Live blog - Hollande government rocked by Cahuzac affair
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French President François Hollande was set to make a special televised statement following Wednesday's cabinet meeting, following former Budget Minister Jérôme Cahuzac's confession that he had a secret account in Switzerland and indictment for tax dodging. RFI follows the crisis in a live blog.
This blog is now closed. For further developments, consult our dossier: The Cahuzac Affair.
05.00pm: François Bayrou, president of centrist Modem party, whose last-minute decision to back François Hollande was a crucial factor in Hollande's presidential election victory, makes public statement on crisis enveloping government. Proposes a national petition on a website, where citizens can approve a series of measures to clean up public life.
03.45pm: Hollande arrives in Morocco, accompanied by several ministers, for a two-day official visit programmed before Cahuzac's confession and indictment. He is met by King Mohammed VI.
03.00pm. Ayrault faces parliament. "While the press knew what was known at the head of the state and for how long?" UMP MP Bernard Accoyer asked him.
"Do you believe if we had had the least suspicion we would have asked M Jérôme Cahuzac to become minister of the budget?" he replies.
"This man lied to all of us," he insists after being enthusiastically applauded by his own side.
Ayrault admits he had doubts but accuses the right of failing to raise the question, because "like us" they trusted the legal system.
His government has not interfered with the course of justice nor with the media, he says, insinuating that the previous one did.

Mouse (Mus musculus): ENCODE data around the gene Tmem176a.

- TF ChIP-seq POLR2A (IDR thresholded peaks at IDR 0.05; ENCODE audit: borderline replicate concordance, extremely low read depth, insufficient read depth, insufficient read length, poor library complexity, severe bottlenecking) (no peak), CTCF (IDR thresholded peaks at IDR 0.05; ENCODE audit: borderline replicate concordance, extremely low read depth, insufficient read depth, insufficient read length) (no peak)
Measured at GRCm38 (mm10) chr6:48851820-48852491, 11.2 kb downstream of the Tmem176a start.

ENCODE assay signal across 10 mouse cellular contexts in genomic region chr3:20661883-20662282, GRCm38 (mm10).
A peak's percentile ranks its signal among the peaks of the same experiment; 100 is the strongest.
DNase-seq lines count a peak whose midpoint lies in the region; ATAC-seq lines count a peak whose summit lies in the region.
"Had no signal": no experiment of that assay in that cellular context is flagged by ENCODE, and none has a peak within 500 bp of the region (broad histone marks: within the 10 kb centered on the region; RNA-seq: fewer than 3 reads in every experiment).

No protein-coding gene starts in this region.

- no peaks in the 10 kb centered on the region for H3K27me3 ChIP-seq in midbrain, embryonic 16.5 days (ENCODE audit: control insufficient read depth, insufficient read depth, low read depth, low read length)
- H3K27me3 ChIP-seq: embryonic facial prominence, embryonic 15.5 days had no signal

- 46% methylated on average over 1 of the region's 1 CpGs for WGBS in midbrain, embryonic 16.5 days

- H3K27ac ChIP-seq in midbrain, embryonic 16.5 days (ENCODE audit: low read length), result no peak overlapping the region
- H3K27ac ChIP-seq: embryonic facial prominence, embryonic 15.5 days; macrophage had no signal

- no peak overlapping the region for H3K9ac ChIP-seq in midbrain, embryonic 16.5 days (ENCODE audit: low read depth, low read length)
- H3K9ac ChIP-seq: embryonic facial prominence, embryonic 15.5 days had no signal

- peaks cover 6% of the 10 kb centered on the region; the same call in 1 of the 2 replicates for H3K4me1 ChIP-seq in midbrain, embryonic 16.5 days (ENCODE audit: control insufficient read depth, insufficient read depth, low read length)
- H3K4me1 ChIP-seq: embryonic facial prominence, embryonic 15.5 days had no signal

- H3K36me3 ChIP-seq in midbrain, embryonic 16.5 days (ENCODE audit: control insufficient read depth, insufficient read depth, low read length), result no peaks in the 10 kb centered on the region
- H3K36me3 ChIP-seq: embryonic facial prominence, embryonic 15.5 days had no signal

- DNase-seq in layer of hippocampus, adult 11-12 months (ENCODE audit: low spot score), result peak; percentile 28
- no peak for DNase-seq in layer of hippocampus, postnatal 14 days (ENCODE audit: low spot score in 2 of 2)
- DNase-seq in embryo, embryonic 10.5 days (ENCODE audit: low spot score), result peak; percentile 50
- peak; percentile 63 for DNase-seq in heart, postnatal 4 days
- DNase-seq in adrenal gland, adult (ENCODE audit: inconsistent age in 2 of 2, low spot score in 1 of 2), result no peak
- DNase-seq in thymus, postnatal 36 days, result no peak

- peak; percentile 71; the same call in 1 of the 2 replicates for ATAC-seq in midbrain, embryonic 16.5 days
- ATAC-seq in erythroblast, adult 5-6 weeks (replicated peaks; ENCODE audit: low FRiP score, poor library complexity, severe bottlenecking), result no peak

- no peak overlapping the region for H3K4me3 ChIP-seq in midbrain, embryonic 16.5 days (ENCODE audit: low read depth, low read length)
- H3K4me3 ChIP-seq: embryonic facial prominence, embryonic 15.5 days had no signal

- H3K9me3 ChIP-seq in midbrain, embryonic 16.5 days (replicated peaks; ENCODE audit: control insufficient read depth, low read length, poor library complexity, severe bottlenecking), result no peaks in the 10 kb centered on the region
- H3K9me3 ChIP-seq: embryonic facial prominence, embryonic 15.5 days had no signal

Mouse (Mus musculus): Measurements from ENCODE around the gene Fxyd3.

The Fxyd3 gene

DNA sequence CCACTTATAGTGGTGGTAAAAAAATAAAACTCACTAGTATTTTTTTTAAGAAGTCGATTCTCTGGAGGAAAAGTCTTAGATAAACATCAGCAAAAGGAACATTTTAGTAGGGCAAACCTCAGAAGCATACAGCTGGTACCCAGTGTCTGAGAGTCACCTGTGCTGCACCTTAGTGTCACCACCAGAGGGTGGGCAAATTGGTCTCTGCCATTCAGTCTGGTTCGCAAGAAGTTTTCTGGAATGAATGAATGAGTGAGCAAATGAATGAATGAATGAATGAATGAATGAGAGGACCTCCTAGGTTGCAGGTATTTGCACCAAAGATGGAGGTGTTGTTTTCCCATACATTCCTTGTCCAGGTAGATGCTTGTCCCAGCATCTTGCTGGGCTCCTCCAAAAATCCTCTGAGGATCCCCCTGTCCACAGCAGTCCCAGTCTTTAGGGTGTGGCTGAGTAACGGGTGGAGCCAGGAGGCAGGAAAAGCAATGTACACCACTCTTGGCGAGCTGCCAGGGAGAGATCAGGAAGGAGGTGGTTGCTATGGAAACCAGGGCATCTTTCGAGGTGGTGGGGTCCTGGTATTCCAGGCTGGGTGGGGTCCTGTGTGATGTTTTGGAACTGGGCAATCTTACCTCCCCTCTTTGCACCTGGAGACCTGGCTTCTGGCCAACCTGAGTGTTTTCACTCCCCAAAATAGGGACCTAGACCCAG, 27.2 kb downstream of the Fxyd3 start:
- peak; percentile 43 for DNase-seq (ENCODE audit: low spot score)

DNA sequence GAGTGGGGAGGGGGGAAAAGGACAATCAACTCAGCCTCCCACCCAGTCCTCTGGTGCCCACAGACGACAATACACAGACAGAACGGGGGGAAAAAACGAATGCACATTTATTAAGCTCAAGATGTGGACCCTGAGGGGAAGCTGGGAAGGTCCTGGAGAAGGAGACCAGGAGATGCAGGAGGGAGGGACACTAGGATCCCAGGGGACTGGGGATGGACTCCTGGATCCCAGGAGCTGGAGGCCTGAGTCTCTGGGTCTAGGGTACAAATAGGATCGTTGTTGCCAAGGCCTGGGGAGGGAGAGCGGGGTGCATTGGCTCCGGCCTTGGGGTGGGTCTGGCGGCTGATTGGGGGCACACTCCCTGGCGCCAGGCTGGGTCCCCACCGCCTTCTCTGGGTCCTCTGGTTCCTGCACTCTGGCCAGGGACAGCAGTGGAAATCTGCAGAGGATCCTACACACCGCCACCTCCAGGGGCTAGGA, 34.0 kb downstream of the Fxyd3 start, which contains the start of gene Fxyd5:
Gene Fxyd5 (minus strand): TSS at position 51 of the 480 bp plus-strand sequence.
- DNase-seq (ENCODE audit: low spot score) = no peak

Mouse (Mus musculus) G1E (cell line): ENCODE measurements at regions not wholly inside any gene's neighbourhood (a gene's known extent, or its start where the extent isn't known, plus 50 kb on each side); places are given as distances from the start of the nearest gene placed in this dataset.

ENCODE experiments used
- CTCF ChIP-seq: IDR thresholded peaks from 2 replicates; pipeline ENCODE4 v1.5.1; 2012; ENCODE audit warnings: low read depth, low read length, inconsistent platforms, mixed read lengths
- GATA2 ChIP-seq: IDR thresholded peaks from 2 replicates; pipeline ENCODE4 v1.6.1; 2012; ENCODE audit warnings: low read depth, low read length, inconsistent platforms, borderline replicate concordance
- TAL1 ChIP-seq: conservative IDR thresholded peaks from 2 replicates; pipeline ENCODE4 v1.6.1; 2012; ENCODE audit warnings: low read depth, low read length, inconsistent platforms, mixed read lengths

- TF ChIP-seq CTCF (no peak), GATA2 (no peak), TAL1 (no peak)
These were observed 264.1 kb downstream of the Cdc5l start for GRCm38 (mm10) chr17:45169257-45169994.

Socialist group leader Bruno Le Roux: "One of our own" has sullied the image of parliament.
Several bills are to be tabled, Ayrault says - constitutional reform, opposed by the right, he says, relations between magistrates and political power and the "exemplary republic", for the prevention of conflict of interests, anyone found guilty of tax-dodging will be banned from holding public office.
Jean-Christophe Lagardère, of the centre-right UDI, demands a parliamentary inquiry, asks Moscovici knew of Gonelle contacting the president.
The Swiss documentation on Cahuzac were given to the relevant authorities in January, as soon as he received them, Moscovici insists.
What has happened is the responsibility of an individual, a minister who signed an ethical charter, says Justice Minister Christiane Taubira. The inquiry has proceeded without political interference, breaking with previous practice, she claims.
"There are other scandals that concern the people of this country, including scandals that touch members of your political family," she tells the right and pledges that investigations will continue.
02.20pm. Green MP Noël Mamère says that "he seriously doubts" that former president Nicolas Sarkozy did not know about Cahuzac's past and "the conflicts of interest" concerning him when he named him head of parliament's finance committee.
France needs a law such as the one the Greens proposed under the previous presidency, he has told AFP, accusing Sarkozy of undermining the finance inspectorate because he "didn't like it poking its nose into his and his friend's affairs".
02.00pm. The man who was the first to raise suspicions that Cahuzac had a secret bank account, tax inspector Rémy Garnier, is to be questioned by investigators in Agen, south-west France, this afternoon, regional newspaper Sud-Ouest reports.